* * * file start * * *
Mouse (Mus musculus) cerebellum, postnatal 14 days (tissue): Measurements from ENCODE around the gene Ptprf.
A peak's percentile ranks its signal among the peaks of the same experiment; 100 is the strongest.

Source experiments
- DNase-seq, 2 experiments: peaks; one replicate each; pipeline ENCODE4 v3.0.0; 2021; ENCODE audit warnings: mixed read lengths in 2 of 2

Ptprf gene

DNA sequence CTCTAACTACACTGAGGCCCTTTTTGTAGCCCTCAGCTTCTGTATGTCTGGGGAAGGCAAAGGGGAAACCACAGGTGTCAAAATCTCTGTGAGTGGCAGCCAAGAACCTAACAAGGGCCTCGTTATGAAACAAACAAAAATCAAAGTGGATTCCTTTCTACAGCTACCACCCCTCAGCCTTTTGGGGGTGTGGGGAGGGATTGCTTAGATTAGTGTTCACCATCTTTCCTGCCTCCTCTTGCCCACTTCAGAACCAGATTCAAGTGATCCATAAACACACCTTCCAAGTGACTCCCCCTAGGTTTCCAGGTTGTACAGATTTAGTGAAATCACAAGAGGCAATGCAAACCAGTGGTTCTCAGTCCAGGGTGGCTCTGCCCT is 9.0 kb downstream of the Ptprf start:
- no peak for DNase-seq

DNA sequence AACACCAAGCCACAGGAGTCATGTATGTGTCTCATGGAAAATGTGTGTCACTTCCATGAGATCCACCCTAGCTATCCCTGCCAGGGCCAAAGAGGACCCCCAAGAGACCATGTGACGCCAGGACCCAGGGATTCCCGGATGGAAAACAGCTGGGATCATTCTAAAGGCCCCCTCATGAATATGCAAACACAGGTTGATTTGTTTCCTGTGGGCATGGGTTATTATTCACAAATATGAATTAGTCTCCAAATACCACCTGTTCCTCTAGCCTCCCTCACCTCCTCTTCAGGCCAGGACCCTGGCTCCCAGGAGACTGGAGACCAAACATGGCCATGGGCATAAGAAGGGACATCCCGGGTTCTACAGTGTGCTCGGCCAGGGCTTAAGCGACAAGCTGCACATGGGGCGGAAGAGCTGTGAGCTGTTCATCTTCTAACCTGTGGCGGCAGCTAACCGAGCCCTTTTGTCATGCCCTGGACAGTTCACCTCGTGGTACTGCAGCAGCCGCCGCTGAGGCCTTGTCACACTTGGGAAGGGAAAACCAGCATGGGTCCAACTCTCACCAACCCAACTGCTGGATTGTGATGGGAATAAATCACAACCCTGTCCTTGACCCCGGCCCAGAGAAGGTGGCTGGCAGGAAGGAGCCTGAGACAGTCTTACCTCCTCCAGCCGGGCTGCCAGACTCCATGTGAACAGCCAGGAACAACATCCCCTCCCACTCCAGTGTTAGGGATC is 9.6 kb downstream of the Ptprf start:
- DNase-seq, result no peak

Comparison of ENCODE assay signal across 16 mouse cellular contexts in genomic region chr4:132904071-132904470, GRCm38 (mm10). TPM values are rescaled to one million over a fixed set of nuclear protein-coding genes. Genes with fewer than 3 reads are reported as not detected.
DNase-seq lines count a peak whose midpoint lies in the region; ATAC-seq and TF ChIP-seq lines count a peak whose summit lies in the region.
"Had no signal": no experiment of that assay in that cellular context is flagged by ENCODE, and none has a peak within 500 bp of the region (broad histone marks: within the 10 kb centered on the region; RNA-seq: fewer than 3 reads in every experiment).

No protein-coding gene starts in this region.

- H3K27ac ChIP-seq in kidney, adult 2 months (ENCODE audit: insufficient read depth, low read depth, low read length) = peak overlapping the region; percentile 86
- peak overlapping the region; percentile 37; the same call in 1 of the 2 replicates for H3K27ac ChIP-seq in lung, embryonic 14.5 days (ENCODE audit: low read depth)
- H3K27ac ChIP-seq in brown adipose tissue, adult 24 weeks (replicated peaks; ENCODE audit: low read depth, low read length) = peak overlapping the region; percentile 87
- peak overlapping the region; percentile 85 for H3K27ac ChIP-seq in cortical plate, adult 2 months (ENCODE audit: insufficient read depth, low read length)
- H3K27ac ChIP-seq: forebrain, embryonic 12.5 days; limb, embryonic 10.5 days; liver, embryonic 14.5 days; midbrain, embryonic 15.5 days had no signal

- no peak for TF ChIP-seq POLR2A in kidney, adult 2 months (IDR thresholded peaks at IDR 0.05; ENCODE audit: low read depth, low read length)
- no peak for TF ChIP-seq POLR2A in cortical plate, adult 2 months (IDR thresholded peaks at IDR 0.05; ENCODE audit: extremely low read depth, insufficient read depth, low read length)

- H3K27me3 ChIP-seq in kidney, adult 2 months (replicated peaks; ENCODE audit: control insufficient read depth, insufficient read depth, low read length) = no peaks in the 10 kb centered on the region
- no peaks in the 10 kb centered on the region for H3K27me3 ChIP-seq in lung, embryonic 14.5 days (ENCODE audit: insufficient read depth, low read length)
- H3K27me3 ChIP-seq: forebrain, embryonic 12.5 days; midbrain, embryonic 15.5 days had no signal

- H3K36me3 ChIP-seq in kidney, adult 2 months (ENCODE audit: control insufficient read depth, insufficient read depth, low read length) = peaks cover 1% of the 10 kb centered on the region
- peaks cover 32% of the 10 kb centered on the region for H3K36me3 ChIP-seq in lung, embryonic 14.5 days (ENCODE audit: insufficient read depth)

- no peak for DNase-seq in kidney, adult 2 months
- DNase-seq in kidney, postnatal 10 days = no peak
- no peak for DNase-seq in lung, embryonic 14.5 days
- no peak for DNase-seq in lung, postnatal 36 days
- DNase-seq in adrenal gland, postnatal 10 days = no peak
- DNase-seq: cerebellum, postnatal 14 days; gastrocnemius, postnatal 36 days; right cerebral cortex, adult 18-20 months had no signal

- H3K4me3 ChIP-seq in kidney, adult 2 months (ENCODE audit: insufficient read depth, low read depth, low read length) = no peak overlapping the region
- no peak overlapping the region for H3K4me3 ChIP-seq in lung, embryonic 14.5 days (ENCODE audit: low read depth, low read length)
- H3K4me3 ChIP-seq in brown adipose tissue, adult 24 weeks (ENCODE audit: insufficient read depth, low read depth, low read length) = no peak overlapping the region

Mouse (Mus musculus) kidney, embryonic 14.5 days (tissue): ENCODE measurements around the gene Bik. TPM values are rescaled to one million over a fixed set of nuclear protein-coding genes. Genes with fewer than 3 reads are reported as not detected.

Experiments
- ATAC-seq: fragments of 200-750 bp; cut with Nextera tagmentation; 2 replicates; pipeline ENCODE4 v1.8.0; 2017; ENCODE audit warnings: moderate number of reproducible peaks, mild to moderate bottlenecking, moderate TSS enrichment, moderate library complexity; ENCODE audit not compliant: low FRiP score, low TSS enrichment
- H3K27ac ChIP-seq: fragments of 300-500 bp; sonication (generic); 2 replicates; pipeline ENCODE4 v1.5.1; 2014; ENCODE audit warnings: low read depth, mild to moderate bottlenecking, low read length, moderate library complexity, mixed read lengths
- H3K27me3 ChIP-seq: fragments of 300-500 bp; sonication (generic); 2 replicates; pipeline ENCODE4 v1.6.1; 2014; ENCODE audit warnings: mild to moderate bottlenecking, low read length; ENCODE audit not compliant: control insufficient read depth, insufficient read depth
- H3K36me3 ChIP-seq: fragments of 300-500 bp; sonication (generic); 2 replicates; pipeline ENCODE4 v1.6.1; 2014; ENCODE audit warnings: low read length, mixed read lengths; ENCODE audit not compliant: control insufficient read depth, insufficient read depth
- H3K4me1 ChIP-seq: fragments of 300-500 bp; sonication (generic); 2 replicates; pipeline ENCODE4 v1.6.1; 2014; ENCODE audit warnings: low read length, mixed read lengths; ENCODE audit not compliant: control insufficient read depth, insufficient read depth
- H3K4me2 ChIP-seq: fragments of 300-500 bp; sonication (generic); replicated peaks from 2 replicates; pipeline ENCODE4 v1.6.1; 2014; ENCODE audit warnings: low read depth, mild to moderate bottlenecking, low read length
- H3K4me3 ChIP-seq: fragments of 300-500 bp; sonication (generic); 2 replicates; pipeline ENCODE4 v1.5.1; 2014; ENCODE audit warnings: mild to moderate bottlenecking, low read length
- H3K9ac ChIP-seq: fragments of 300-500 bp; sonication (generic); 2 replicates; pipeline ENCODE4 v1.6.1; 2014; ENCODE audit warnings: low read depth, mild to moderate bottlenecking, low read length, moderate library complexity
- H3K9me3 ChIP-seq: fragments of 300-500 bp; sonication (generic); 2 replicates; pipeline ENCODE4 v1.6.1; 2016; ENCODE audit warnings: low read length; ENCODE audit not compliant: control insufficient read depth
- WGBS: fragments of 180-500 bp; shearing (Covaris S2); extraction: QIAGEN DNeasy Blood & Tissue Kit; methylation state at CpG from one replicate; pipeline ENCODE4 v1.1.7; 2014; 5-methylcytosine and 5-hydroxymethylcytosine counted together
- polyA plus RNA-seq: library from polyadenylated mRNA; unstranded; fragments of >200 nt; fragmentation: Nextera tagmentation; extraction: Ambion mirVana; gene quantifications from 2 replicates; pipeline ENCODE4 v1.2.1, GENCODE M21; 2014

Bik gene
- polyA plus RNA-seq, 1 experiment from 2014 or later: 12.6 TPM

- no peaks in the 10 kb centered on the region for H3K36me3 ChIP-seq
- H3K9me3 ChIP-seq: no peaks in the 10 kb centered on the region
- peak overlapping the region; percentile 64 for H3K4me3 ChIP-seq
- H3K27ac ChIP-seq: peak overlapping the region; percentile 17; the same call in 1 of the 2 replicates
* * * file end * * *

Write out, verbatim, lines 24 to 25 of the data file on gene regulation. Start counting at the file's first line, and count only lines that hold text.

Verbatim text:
- H3K36me3 ChIP-seq in kidney, adult 2 months (ENCODE audit: control insufficient read depth, insufficient read depth, low read length) = peaks cover 1% of the 10 kb centered on the region
- peaks cover 32% of the 10 kb centered on the region for H3K36me3 ChIP-seq in lung, embryonic 14.5 days (ENCODE audit: insufficient read depth)